Next June -- about the time hurricane season begins to ramp up -- the city of New Orleans will take over control of one of the most sophisticated flood-control systems in the world. That, and pick up the estimated $38-million annual tab.
The U.S. Army Corps of Engineers will have spent about $13 billion to upgrade and rebuild the system of earthen walls and levees that protects New Orleans -- about half of which is below sea level. Federal engineers compare the new safeguards to systems that protect low-lying cites such as Venice and Amsterdam.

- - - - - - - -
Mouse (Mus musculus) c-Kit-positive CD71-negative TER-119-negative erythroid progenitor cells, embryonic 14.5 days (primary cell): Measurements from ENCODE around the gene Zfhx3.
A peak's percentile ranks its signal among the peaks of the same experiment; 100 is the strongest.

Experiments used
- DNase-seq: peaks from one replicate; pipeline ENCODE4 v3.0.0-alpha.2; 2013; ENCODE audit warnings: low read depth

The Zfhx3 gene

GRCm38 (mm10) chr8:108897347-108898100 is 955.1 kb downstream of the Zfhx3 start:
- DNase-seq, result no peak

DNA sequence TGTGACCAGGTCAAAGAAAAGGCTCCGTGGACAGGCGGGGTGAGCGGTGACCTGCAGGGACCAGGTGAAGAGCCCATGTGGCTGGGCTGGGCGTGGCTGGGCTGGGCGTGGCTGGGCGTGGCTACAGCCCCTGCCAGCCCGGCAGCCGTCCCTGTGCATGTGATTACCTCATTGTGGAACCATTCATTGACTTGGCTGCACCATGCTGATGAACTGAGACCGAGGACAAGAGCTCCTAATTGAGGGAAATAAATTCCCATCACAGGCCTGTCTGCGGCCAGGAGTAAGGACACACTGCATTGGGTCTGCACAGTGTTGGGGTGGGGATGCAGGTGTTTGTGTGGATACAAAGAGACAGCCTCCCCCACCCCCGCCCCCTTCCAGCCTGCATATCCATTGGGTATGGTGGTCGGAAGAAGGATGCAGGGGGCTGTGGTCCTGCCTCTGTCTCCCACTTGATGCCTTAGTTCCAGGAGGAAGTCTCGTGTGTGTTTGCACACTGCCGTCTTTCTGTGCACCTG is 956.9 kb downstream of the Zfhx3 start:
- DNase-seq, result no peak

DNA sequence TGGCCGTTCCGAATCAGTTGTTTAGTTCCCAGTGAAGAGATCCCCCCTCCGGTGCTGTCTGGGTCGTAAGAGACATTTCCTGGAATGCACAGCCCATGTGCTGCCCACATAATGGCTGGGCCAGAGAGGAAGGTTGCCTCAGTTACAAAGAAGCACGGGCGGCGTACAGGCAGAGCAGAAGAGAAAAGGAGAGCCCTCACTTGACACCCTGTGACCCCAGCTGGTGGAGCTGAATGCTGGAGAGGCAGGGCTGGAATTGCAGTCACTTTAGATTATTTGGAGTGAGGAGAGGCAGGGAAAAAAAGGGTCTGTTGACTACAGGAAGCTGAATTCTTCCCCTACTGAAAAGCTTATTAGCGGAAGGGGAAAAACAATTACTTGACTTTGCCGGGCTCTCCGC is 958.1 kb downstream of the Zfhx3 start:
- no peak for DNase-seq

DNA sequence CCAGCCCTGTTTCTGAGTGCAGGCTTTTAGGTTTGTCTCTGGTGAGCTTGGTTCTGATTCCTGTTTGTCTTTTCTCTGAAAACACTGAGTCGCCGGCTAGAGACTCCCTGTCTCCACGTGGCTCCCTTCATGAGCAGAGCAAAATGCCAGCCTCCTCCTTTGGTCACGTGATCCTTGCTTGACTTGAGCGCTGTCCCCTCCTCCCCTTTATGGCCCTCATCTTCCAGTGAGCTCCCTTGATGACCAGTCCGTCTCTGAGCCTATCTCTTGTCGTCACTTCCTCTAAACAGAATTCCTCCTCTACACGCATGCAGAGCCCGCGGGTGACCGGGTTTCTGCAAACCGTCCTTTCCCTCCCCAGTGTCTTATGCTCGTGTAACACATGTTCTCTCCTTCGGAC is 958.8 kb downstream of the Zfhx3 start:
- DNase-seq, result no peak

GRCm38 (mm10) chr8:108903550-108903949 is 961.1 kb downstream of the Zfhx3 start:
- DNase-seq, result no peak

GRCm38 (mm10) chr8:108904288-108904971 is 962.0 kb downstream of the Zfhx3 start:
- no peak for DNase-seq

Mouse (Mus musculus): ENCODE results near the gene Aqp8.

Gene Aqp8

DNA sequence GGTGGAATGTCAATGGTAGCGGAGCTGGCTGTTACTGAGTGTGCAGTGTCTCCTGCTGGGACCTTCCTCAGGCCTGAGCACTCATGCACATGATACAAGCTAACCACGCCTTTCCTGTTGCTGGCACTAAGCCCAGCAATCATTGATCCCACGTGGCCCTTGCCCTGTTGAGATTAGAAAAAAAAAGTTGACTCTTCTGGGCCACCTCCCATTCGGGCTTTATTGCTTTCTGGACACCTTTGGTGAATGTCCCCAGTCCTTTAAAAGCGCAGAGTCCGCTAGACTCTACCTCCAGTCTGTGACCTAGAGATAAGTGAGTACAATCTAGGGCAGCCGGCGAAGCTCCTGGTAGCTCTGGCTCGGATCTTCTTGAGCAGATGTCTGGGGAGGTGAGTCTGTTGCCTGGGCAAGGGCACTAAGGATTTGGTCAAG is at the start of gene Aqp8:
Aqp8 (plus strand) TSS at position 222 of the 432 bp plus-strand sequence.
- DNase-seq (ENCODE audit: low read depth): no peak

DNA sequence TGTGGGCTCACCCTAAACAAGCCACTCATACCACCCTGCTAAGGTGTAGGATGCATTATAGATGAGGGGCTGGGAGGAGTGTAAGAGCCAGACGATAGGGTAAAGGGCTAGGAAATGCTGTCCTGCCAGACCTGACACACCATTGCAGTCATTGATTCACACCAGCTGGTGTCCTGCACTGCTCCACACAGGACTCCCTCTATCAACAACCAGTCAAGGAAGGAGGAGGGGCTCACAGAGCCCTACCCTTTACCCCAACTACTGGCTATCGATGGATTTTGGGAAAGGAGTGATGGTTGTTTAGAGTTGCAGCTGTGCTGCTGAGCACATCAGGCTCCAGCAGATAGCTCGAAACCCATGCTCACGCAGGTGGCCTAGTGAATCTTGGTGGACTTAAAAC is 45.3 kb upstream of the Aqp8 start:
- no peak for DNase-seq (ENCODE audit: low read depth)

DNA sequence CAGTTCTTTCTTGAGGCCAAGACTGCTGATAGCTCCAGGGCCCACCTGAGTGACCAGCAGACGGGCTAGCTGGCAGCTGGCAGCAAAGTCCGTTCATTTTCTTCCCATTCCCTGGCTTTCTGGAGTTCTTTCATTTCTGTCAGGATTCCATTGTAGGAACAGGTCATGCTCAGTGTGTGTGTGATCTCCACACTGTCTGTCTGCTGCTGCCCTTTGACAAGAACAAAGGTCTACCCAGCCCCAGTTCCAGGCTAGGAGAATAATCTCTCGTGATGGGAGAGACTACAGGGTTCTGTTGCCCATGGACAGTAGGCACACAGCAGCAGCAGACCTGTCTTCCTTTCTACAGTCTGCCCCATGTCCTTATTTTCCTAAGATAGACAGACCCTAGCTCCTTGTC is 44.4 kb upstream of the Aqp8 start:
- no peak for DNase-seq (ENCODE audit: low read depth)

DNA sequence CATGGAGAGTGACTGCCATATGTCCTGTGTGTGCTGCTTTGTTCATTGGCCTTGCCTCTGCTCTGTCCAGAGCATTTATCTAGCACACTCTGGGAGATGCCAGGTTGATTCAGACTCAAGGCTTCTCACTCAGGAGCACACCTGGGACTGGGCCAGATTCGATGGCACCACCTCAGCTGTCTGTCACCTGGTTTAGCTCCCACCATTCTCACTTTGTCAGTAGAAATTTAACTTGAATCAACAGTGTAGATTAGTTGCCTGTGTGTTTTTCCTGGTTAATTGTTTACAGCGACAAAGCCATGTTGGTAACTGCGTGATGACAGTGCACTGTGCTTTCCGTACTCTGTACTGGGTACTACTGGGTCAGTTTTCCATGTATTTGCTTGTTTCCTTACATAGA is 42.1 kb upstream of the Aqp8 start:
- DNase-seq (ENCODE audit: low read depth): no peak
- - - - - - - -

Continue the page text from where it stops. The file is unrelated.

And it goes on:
The costly protection was put in place after widespread devastation caused by the back-to-back hurricanes Katrina and Rita, in 2005. Katrina's storm surge caused the levees to fail. The new walls have yet to be tested by powerful storms.
The resolve of New Orleanians to pay for their safety was demonstrated earlier this month when voters approved a levee tax that should, in part, pay for annual levee maintenance.